In today’s smart phone environment, they’re used to educate customers and potential customers, and to provide instant promotions. To educate, QR codes are being used to direct customers and potential customers to product benefits, information about purchasing, or to pages on your website that provide installation instructions or warranty information. A QR code can be created for any web page – which means don’t let any discussion of QR codes limit your thinking about how to use them. But that’s not all they can do.
The two-dimensional nature of QR codes means that they have a greater surface area allowing them to hold thousands of alphanumeric characters that can accommodate web URLs, text or other information like photos, videos, graphics and more. QR codes can even dial a number or generate text messages! It’s like having the ability to control your prospective customer’s smart phone almost anywhere in the world!!
QR codes are surprisingly simple to implement and use. You can generate a QR code using any of a number of code generators. Most are free. Google “QR code generator.” We’ve already done that to make your life even easier. Here are three easy to use code generators:
- Kaywa – http://qrcode.kaywa.com/
- Qurify – http://www.qurify.com/en/
- QRStuff (for high-resolution artwork files) – http://www.qrstuff.com/
We’ve used the code generator at http://qrcode.kaywa.com/. To generate a code that will take the reader to a web page, you simply enter the URL in the QR code creator and hit enter. In seconds you have both an image of the QR bar code and the HTML code to add the QR bar code to a web page. We generated the code used in the upper right of this blog.
QR codes are read by code readers – again, there are many free apps available for whatever smartphone device you own. Download the app and scan the code. Scan the above code and it’ll take you to our InDesign Basics & Beyond training page.
For you techies, here’s the HTML code provided by Kaywa’s site for the above QR bar code.
<img src=”http://qrfree.kaywa.com/?l=1&s=8&d=http%3A%2F%2Fdatades.com%2Fresources%2Fdata-designs-publishing-resources%2Ftraining-by-data-designs-publishing%2Finddbasicsreplay%2F” alt=”QRCode”/>
(We modified the HTML to place the QR code into the blog so that it would be right aligned and properly sized.)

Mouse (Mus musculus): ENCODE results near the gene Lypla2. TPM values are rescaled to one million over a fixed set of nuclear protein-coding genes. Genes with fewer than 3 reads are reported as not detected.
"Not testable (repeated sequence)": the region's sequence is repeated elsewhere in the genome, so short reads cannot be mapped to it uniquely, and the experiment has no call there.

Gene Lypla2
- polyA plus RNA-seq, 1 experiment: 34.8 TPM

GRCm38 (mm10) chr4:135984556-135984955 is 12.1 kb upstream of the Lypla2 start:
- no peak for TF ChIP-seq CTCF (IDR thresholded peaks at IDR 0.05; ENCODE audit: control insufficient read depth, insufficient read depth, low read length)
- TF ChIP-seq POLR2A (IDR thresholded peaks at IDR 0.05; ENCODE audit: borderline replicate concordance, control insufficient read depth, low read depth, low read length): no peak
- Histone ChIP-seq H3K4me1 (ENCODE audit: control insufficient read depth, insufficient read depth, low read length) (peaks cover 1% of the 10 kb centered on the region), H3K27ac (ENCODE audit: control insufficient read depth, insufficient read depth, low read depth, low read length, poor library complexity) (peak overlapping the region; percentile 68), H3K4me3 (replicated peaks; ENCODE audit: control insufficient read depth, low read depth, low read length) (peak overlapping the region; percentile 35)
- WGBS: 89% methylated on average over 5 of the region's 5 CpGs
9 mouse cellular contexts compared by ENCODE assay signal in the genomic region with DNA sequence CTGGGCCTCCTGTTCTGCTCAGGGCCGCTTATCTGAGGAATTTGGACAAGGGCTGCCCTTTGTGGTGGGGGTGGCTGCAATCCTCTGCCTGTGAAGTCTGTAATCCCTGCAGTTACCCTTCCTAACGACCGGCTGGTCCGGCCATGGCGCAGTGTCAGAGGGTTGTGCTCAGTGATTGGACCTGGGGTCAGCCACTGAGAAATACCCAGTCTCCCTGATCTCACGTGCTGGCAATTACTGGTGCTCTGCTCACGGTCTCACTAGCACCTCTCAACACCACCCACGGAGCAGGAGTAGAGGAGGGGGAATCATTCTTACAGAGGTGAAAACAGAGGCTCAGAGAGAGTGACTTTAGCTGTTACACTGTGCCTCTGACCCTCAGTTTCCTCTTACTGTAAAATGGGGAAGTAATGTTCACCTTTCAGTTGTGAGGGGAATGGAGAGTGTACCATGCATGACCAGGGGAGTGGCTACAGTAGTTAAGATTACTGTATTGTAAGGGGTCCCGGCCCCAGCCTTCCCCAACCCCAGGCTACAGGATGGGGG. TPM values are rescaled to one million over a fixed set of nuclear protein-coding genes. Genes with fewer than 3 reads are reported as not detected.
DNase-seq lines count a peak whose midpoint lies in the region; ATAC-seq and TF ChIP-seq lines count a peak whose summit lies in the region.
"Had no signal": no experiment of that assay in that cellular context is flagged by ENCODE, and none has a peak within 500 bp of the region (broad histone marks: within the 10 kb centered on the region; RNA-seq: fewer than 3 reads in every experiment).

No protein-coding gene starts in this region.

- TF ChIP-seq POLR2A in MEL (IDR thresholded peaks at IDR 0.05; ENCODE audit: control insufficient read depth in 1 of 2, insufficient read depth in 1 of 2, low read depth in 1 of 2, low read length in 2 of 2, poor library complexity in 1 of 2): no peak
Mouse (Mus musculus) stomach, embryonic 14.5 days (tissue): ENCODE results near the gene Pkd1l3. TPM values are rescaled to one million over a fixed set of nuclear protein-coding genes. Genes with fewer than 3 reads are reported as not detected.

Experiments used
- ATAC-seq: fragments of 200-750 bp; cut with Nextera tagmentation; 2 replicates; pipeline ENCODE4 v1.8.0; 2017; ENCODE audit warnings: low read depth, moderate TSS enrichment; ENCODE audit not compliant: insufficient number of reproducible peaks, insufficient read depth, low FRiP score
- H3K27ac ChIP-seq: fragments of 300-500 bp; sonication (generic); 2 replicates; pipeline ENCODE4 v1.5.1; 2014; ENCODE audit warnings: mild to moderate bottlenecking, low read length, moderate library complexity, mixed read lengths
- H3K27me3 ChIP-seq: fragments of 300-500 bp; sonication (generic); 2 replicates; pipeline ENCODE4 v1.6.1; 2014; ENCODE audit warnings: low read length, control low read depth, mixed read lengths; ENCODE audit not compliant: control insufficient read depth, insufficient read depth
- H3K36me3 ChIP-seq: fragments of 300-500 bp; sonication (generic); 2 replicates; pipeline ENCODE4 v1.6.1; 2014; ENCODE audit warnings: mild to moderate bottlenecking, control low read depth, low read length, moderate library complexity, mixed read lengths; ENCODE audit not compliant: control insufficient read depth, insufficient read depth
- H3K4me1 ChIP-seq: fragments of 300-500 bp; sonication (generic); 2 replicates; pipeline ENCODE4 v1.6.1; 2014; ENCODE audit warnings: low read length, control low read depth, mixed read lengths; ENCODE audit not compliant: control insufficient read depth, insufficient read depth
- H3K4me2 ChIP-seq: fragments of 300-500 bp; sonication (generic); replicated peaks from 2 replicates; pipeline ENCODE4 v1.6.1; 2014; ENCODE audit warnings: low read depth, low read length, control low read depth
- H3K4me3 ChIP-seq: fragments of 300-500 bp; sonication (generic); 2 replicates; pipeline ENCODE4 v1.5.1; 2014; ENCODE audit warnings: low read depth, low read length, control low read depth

QR codes are a good choice for the business marketers:
- They work! Consumers are responding to the scan codes they see and taking action to get more information about products/services promoted by these codes. According to the CIA World FactBook, as of 2011 there were 290.3 million mobile phones in use in the US. Two-thirds of that group are scanning QR codes to learn more about a product.
- The future is bright for QR codes. 290.3 million potential users is a respectable number, and experts agree that the number of QR code users will continue to grow, in keeping with the aggressive growth trend in QR code usage over the last few years. Scanlife (a provider of QR code services) reports that from the first quarter of 2011 to the first quarter of 2012 the number of unique users scanning codes through its system tripled. NOTE: While usage is up, how QR codes are being used is changing…significantly. You’ll need to be on top of that information to succeed.
- Low cost! Unlike a printed brochure or poster, the QR code is one marketing tactic that you can create for free! And even though it’s free, it doesn’t fall into the category of “you get what you pay for.” Rather, it falls into the category called “if it’s for free, it’s for me!”
I have a confession…I was going through very old email this morning to find info on a quote I sent out awhile ago. In the process I came across two articles I had saved to read at some future date…Both articles were on the same subject: dealing with being overwhelmed! Given that I was hunting for a piece of information I couldn’t find, it seemed a bit ironic that I would come across these articles.
I’m not alone in having to deal with an overwhelming flood of information. I’m guessing you’re in the same place I am. Being overwhelmed comes from a variety of sources but here’s the top two we’ve seen:
Too much information: I read an article about a study by Magnify.net. The study found this amazing fact: “64.2% of the participants said that the information they receive had increased over 50% (!) in comparison to the previous year. Nearly 73% of the respondents described the information overload with superlative terms, such as: a ‘roaring river’ or a ‘massive tidal wave.’” That’s some increase!
Too many conflicting priorities: In today’s working environment, every professional becomes an entrepreneur. Staffs have been cut so close to the bone that engineers are creating their own marketing material (makes no sense to me – give us a call!) and accountants are becoming marketing/pricing strategists. We’re all wearing too many hats. But yes, it sure makes life interesting.